National Security Agency leaders said in 2015 that the government discloses more than 91 percent of the vulnerabilities it encounters. The figure is still “somewhere in that neighborhood,” Joyce said.

Joyce also acknowledged that recent alleged leaks of government hacking tools from the NSA and CIA inform government’s thinking about vulnerability disclosure.

A group called the Shadow Brokers has released hacking tools allegedly stolen from NSA and WikiLeaks has released a cache of alleged CIA hacking tools under the name Vault 7.

How Much Kaspersky is on Government Systems?

Joyce defended a Homeland Security order that gives agencies three months to begin removing the Russian anti-virus Kaspersky from their systems.

Sen. Claire McCaskill, D-Mo., ranking member on the Senate Homeland Security Committee worried that timeframe was too long. Given the scope of government technology, however, it could be irresponsible to force agencies to move more quickly, Joyce said.

In the meantime, the government is taking other precautions to prevent the anti-virus from doing any harm, he said.

In its May removal order, Homeland Security said it was concerned the Russian government could use Kaspersky to hack into U.S. systems.  

In most cases in which Kaspersky was running on U.S. government systems, it was an add-on in a small division that wasn’t managed by an agency’s main technology office, a situation known as “shadow IT,” Joyce said.

“If you look at the absolute percentages and numbers [of Kaspersky running on government systems], the numbers weren’t heinous,” Joyce said. “But they were more than we were comfortable with,” he added.

Some agencies have already removed Kaspersky instances from their systems, he said.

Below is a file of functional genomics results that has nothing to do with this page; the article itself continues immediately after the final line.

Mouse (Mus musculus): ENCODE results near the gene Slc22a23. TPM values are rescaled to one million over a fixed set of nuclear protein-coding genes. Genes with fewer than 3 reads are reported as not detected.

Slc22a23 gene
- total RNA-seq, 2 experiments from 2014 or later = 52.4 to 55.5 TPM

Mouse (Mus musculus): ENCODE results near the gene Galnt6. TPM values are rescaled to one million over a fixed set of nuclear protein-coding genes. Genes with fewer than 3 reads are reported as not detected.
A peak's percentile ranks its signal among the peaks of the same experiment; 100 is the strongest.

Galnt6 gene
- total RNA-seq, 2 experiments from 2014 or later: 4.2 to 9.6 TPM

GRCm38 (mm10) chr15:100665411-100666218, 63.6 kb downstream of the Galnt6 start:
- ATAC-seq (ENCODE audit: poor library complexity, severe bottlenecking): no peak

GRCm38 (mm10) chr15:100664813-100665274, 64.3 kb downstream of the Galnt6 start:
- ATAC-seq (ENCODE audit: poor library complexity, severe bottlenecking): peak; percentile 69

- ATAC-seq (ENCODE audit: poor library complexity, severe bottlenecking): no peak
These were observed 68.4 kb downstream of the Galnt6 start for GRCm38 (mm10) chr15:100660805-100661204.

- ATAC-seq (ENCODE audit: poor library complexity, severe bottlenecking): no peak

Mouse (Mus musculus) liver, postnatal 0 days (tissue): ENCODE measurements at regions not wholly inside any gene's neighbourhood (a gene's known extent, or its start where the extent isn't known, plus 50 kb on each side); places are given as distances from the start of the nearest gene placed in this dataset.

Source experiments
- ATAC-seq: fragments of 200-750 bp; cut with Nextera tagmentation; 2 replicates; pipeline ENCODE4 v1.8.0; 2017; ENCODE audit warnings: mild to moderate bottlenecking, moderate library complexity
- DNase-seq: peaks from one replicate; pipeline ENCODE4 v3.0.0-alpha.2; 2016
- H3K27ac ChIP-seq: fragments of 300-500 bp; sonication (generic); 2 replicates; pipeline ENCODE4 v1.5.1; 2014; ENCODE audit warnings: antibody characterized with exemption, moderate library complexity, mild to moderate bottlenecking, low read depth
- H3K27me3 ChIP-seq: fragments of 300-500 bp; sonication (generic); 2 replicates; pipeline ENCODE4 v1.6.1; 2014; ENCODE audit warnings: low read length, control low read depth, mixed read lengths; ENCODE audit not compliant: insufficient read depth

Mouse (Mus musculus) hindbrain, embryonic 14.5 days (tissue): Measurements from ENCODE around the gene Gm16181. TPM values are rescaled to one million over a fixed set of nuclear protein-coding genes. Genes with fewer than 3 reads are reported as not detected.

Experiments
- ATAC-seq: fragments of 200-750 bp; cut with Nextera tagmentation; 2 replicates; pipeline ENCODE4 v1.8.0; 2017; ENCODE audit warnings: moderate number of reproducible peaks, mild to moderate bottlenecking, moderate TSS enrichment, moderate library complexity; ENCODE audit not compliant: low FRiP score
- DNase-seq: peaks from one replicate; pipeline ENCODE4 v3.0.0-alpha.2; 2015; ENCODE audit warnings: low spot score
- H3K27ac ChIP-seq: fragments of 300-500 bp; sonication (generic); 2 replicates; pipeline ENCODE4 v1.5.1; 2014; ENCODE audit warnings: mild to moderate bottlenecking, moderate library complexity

Also during Thursday’s discussion:

  • A cybersecurity advisory group led by former New York City Mayor Rudy Giuliani, which Trump announced soon after his election, is still meeting, Joyce said. Among other things, the group is focused on the cybersecurity of power plants, said Joyce, who sat in on one meeting in which the group offered advice to the president.
  • Joyce’s team meets with the Office of American Innovation “on a weekly basis” to integrate government cybersecurity and technology modernization plans, he said.
  • A cybersecurity strategy that the Trump administration is putting together based on reports from the president’s cyber executive order in May will differ in some ways from previous strategies under the Obama administration, Joyce said. He declined to share specifics, though. “That’s the part that’s the most exciting, but it’s also that last 10 percent where some of the agencies that own those specific pieces will fight a little bit,” he said.
  • An interagency group is meeting weekly to discuss alternatives to Social Security numbers as a national identifier in the wake of the Equifax breach, Joyce said. Joyce described the Equifax breach, which compromised Social Security numbers and other personal information of more than 40 percent of the country, as his “enough moment.” He wouldn’t guarantee a timeframe for retiring Social Security numbers as a major identifier, but said “if we don’t start the journey, we will never finish it.”